|Research Code Key|
|[E] Explanation||[O] Opinion||[W] Website||[R] Further Research||[Q] Quotation||[U] Useful||[!] Critical|
|[X] Exhibition||[T] Timeline||[I] Important||[>] Indent
||[P] Photograph||[B] Book To Read|
[E] Portrait photography is all about capturing a person’s personality.
[U] Portrait photography can be one of the most challenging forms of photography. Capturing a photo that appears natural and conveys the subject’s personality is a skill that takes patience and practice.
[U] The good news is that it doesn’t rely on fancy or expensive equipment; portrait photography is all about capturing some sense of a person’s character rather than producing a technically perfect composition.
[U] Portrait photography is all about people. Your photos don’t have to be technically brilliant so long as you capture the essence of your subject. Think about what makes your model so uniquely “them” and try to capture that in your portrait. A good portrait photograph will tell a story about the person in it.
[U] A great way to get a natural looking portrait photo is to photograph the person when they’re off guard or not posing.
[U] When you put most people in front of a camera they automatically put their “photo face”. Keep talking to them to help them relax, and to distract them from the fact that the camera is there; you’ll end up with a much more natural photo that exposes their personality.
[U] Shoot loads of photos. Shots are cheap, particularly when it comes to digital, so fire off as many as you can. Not only does this improve your chances of getting a good portrait shot, but your relentless snapping will make it impossible for your model to keep up their posing, no matter how hard they try. When they finally relax, that’s when you’ll likely get your most telling shots.
[U] A studio setting with a plain background is a popular choice in portrait photography – it is perfect for isolating the subject and cutting out any distracting background elements. If you don’t have access to a professional studio, you can always set up a home studio with a modest budget.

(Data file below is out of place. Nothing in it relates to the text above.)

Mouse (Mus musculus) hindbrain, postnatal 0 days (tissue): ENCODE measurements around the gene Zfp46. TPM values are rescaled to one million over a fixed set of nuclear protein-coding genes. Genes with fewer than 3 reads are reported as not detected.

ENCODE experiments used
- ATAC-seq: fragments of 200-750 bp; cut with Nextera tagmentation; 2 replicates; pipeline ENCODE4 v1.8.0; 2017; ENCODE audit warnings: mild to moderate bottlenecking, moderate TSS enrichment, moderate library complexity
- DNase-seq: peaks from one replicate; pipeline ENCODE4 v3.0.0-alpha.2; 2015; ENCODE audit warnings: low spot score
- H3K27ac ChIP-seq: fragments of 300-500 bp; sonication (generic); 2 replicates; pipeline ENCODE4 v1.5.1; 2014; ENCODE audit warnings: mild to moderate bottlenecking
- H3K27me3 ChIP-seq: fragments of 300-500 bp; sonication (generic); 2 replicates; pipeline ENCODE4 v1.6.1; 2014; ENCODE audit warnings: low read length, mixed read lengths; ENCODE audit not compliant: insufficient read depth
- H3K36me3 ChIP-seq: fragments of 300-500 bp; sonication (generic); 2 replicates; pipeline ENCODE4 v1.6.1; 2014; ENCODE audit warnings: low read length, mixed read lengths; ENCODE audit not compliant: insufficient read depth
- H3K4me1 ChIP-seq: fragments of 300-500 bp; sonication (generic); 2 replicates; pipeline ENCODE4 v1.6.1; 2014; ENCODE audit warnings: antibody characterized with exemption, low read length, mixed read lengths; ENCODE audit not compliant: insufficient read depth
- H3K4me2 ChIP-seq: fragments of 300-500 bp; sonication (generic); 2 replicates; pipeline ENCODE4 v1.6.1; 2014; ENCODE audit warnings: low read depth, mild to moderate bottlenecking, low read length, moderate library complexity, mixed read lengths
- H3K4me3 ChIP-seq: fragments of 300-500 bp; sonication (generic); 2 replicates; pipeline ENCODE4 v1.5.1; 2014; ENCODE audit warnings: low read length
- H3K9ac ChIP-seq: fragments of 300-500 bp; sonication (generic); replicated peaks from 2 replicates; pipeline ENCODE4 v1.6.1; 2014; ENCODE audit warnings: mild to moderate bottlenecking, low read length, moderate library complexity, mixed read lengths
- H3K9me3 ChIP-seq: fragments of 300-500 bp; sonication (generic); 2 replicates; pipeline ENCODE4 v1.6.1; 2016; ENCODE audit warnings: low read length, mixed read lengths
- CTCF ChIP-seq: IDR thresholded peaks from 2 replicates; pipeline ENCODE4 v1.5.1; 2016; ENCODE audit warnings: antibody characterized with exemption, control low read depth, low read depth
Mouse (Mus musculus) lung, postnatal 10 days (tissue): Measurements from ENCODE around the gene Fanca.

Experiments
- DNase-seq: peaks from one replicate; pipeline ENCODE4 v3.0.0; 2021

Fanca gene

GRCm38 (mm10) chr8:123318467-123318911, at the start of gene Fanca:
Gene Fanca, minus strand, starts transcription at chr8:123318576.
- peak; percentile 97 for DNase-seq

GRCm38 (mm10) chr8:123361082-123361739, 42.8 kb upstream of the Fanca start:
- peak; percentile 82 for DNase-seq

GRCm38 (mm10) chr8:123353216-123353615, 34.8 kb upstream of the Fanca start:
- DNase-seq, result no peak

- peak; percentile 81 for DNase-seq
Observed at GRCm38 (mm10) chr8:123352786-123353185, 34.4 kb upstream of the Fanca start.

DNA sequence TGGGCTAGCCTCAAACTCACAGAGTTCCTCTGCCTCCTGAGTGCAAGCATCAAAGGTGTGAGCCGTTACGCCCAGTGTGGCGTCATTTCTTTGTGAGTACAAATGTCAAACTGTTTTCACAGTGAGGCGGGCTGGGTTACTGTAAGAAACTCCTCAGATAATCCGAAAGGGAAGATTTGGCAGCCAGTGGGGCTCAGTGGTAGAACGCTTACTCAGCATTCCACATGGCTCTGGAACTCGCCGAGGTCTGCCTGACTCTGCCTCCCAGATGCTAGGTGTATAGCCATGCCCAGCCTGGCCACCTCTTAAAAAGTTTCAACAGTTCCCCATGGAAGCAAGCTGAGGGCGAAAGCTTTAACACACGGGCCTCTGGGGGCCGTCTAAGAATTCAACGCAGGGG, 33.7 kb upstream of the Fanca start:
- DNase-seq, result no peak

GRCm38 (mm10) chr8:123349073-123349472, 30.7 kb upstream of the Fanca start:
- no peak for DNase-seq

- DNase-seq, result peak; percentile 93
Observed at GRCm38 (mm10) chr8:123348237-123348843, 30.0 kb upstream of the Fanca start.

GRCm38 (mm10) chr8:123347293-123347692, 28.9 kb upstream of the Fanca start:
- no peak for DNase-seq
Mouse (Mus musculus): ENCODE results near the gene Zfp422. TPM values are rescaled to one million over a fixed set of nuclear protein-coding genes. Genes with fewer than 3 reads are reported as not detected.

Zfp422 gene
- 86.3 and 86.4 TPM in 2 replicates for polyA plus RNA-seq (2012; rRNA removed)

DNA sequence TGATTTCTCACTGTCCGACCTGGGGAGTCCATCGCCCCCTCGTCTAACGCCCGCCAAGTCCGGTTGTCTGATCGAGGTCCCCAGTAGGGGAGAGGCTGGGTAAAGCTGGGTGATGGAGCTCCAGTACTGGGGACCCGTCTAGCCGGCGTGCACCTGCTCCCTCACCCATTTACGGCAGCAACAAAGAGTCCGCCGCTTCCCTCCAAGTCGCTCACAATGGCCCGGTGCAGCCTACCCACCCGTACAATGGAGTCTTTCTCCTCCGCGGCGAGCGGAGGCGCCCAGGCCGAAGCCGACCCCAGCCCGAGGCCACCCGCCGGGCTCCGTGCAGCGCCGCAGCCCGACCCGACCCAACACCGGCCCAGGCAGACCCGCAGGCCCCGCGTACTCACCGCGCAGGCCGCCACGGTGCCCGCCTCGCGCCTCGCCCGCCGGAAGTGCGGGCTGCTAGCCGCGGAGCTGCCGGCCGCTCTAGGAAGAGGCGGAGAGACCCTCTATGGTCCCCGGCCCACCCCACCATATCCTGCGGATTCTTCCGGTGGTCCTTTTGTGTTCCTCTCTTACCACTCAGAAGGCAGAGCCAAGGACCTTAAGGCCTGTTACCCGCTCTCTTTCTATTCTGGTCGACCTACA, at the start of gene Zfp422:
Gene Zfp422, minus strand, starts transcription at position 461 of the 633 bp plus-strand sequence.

[I] However, you can often create a more intimate, telling portrait by photographing your subject in surroundings that reflect their personality. Get to know them, and find out about their hobbies, interests and favourite places, and then see if you can somehow incorporate one of these into your portrait.
[I] Photographing your subject in a place that reflects their character can add real interest to a portrait photo, helping the viewer to build up a mental picture of that person, in effect “getting to know them” better.
[I] Whatever background you choose for your portrait, always remember that the main focus of your photo is the person, not the place. Keep the background free from distractions, use a wide aperture to send it out of focus, and keep your subject large in the frame.
[U] If you shoot a portrait photograph from too close, you will distort the subject’s face, making it seem round and bulging, with a huge nose. This can be very distracting, not to mention completely unflattering.
[U] Move back as far as your lens will allow and zoom in on your subject. The further back you can get, the less distorted their face will be, and the more attractive and “real” your portrait will look.
[U] If you have the option of changing your camera’s lenses, you may even want to consider using a telephoto lens. These will reduce the distortion even more and they have the added benefit of a narrow depth of field, perfect for separating your subject from the background. Most professional portrait photographers use long lenses when shooting portrait photos, and some go so far back that they actually need to use a walkie talkie to communicate with their model! [REALLY?]
[U] When it comes to lighting a portrait photograph, you shouldn’t rely on your camera’s built-in flash. Lighting your subject from the front will completely eliminate any facial shadows, leaving their features looking flat and uninteresting. Not only that but you may also end up casting distracting shadows on your backdrop.
[U] If you are shooting in a studio, use a combination of out-of-camera lights and reflectors to light your model. Aim to get slightly more illumination on one side of their face than the other – this will give their features depth.
[U] If you don’t have studio equipment then shoot your portrait in an area with plenty of natural light. Shadows may become a problem, so use a reflector (or large piece of white card) positioned on the other side of the subject to fill in the shadows. [Or use flash outdoors]
[U] You can complement your light set up with a burst from your camera’s flash to highlight their eyes. This can bring real life to your portrait photo. If your flash is too strong and harsh, try covering it with some tissue or thin paper to produce a softer effect.
[Mostly written for beginners and people without much kit I guess]]